Looking at averages as well as the median and 95th percentile shows us that this isn’t some long-tail of slow requests pushing up the mean, but that all of our requests are slow. The problem is impacting all dependencies (e.g. GRPC), not just the database.
AppInsights doesn’t capture GRPC dependencies out of the box, but it does capture SQL and HttpClient calls.
Looking at an individual request
Another way to troubleshoot is to examine what happened in the context of a single request. If a dependency is called as part of a request, AppInsights will link the two together. By selecting one of the slow endpoints in the Overall view we can then see a list of all the sample operations AppInsights has captured.
Clicking on any sample shows a timeline for the operation, including all the dependency calls associated with that operation. Picking a slow example (the 4 minute one) we can see again this isn’t one slow dependency - they’re all slow (and what you can’t see below is a long vertical scrollbar!).
AppInsights by default turns every request into an operation. If you’re instrumenting a windows service you’ll need to create and track your own operations if you want to see them show up in the Overall view with dependencies tagged to their parent operation. See more in the Telemetry Correlation docs.
As with the overall view we can drop down to Analytics to query the raw data for a single operation:
dependencies | where operation_Id == "oPerAtionId=" | summarize sum(itemCount), avg(duration) by target, name | order by sum_itemCount desc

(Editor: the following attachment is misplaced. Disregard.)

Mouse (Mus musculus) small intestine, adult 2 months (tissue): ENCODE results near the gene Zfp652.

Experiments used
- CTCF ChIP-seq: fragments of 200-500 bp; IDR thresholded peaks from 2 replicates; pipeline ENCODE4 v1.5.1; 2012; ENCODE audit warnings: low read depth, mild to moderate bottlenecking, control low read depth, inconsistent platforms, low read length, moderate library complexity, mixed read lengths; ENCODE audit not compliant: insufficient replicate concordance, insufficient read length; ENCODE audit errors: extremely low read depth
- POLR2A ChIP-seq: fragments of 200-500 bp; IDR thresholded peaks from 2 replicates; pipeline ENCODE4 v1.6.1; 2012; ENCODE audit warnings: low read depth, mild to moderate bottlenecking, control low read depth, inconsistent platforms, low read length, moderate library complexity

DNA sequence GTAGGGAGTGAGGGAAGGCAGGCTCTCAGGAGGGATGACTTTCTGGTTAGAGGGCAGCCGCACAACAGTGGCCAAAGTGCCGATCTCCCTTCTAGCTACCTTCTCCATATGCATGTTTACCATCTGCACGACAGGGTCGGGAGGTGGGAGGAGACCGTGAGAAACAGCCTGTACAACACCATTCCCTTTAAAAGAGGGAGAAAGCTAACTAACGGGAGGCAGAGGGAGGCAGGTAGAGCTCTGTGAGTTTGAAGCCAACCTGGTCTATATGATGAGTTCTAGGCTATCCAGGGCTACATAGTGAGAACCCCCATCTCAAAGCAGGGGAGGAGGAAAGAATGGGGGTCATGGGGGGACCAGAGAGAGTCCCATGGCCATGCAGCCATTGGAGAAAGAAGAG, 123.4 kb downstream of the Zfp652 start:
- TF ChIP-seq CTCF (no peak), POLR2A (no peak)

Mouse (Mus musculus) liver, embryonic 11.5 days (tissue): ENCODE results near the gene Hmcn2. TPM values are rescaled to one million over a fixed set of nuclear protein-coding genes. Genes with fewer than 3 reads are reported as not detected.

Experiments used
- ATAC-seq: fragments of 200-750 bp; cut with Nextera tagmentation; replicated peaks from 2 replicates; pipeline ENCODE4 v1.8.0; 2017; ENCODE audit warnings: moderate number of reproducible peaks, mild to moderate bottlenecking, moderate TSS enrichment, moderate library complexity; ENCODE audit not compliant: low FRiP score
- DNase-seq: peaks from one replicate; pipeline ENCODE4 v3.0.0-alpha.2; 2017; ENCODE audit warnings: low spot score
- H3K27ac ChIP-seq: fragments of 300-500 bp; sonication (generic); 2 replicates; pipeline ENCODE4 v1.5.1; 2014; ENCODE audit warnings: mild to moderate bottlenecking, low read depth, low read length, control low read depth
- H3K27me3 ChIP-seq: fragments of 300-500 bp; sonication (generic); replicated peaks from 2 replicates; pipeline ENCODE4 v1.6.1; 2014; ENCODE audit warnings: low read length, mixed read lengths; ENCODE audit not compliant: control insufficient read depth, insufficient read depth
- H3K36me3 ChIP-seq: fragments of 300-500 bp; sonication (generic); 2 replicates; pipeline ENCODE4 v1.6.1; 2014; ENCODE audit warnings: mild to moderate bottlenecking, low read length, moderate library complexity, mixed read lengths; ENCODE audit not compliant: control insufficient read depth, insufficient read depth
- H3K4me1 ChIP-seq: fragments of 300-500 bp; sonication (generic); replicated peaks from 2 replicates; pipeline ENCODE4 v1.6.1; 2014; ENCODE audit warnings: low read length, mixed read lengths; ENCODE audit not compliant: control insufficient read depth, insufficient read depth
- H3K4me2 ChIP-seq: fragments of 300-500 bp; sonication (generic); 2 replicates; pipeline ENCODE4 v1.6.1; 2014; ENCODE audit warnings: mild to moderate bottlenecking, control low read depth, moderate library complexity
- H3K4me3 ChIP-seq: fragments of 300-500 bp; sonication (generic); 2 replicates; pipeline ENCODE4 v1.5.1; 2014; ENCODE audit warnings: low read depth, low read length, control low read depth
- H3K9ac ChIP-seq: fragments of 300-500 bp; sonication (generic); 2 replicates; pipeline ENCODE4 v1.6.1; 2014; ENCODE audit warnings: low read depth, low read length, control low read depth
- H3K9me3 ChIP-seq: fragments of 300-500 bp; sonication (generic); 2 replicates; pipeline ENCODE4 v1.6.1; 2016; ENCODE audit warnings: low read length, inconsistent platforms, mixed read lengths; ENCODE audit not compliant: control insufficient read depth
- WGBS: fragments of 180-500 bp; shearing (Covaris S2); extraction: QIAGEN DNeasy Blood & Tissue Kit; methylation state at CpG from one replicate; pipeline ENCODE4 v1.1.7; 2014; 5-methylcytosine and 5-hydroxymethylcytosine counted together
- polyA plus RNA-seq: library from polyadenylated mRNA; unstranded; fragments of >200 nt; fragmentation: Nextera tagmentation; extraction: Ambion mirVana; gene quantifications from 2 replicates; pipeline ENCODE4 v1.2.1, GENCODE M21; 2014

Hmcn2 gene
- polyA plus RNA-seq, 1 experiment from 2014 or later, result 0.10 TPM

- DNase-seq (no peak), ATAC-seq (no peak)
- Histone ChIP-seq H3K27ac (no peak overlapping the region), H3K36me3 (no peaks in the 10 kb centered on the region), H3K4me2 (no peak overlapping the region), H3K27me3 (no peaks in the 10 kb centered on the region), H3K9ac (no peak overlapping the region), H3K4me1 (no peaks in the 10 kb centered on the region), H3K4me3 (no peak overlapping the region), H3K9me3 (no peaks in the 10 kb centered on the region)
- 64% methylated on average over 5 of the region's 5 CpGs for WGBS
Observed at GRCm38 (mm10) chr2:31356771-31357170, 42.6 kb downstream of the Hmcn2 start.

Note that we sum(itemCount) rather than count() because of automatic sampling. If there is no sampling this has no impact on your results, but if your data is being sampled and you don’t sum(itemCount), your numbers will be off!
This analysis tells us the same story as the overall view - that all dependencies seem to be slow. This view additionally tells us that we might have an N+1 problem somewhere due to the number of dependency calls being made with each operation.
AppInsights is fantastic for pinpointing issues, but it can’t root cause for you (yet?). In this case I already had a pretty good idea of what the problem was, and we used AppInsights to confirm it.
The slow development machine was located on the other side of the Atlantic from the development services it was configured to talk to! While some of our engineering team are working on increasing the speed of light, the short term fix we implemented was to target services local to the development machine.
The examples above are just the tip of the iceberg when it comes to diagnosing application performance (whether through the portal, using workbooks, or via Analytics - you can quickly ask and get answers to some incredibly detailed questions).
AppInsights is moving pretty quickly (every few months a new feature or experience pops up), and in the last 12 months we’ve seen Log Analytics and AppInsights Analytics converge to support the Kusto Query Language (KQL), and so it is worth keeping an eye on the Application Insights Blog.